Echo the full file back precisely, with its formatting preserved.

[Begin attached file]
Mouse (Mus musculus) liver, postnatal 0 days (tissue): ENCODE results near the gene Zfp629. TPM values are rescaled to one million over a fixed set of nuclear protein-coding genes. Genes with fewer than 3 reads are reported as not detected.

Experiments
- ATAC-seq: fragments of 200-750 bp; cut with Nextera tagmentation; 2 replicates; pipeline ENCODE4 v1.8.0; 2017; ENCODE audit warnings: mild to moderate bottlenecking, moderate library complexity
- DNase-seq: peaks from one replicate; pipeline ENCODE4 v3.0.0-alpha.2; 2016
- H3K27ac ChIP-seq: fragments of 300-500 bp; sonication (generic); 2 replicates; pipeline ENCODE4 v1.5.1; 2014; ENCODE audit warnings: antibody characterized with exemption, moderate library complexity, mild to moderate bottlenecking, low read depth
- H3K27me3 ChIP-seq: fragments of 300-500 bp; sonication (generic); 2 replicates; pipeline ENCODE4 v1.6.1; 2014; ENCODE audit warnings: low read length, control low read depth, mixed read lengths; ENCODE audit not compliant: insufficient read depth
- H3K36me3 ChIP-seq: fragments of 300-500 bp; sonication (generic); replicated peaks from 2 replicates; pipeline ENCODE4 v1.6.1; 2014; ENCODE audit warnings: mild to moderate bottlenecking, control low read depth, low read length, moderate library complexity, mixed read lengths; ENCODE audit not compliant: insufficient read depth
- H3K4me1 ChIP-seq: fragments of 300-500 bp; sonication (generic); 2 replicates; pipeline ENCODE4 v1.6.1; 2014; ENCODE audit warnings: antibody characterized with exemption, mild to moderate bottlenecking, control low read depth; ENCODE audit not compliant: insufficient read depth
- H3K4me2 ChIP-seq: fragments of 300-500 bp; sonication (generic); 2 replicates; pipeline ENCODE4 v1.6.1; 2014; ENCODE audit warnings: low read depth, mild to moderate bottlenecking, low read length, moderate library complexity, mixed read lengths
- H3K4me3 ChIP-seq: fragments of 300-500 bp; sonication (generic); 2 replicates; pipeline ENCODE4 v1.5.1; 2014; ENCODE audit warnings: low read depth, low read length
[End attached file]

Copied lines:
Mouse (Mus musculus) liver, postnatal 0 days (tissue): ENCODE results near the gene Zfp629. TPM values are rescaled to one million over a fixed set of nuclear protein-coding genes. Genes with fewer than 3 reads are reported as not detected.

Experiments
- ATAC-seq: fragments of 200-750 bp; cut with Nextera tagmentation; 2 replicates; pipeline ENCODE4 v1.8.0; 2017; ENCODE audit warnings: mild to moderate bottlenecking, moderate library complexity
- DNase-seq: peaks from one replicate; pipeline ENCODE4 v3.0.0-alpha.2; 2016
- H3K27ac ChIP-seq: fragments of 300-500 bp; sonication (generic); 2 replicates; pipeline ENCODE4 v1.5.1; 2014; ENCODE audit warnings: antibody characterized with exemption, moderate library complexity, mild to moderate bottlenecking, low read depth
- H3K27me3 ChIP-seq: fragments of 300-500 bp; sonication (generic); 2 replicates; pipeline ENCODE4 v1.6.1; 2014; ENCODE audit warnings: low read length, control low read depth, mixed read lengths; ENCODE audit not compliant: insufficient read depth
- H3K36me3 ChIP-seq: fragments of 300-500 bp; sonication (generic); replicated peaks from 2 replicates; pipeline ENCODE4 v1.6.1; 2014; ENCODE audit warnings: mild to moderate bottlenecking, control low read depth, low read length, moderate library complexity, mixed read lengths; ENCODE audit not compliant: insufficient read depth
- H3K4me1 ChIP-seq: fragments of 300-500 bp; sonication (generic); 2 replicates; pipeline ENCODE4 v1.6.1; 2014; ENCODE audit warnings: antibody characterized with exemption, mild to moderate bottlenecking, control low read depth; ENCODE audit not compliant: insufficient read depth
- H3K4me2 ChIP-seq: fragments of 300-500 bp; sonication (generic); 2 replicates; pipeline ENCODE4 v1.6.1; 2014; ENCODE audit warnings: low read depth, mild to moderate bottlenecking, low read length, moderate library complexity, mixed read lengths
- H3K4me3 ChIP-seq: fragments of 300-500 bp; sonication (generic); 2 replicates; pipeline ENCODE4 v1.5.1; 2014; ENCODE audit warnings: low read depth, low read length